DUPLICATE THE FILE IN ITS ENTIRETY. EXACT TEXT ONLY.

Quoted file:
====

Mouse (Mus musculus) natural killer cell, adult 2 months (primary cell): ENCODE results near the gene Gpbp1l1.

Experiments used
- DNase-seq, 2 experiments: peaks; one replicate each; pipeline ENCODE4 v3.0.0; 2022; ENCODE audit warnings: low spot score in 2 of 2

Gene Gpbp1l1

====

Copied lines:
Mouse (Mus musculus) natural killer cell, adult 2 months (primary cell): ENCODE results near the gene Gpbp1l1.

Experiments used
- DNase-seq, 2 experiments: peaks; one replicate each; pipeline ENCODE4 v3.0.0; 2022; ENCODE audit warnings: low spot score in 2 of 2

Gene Gpbp1l1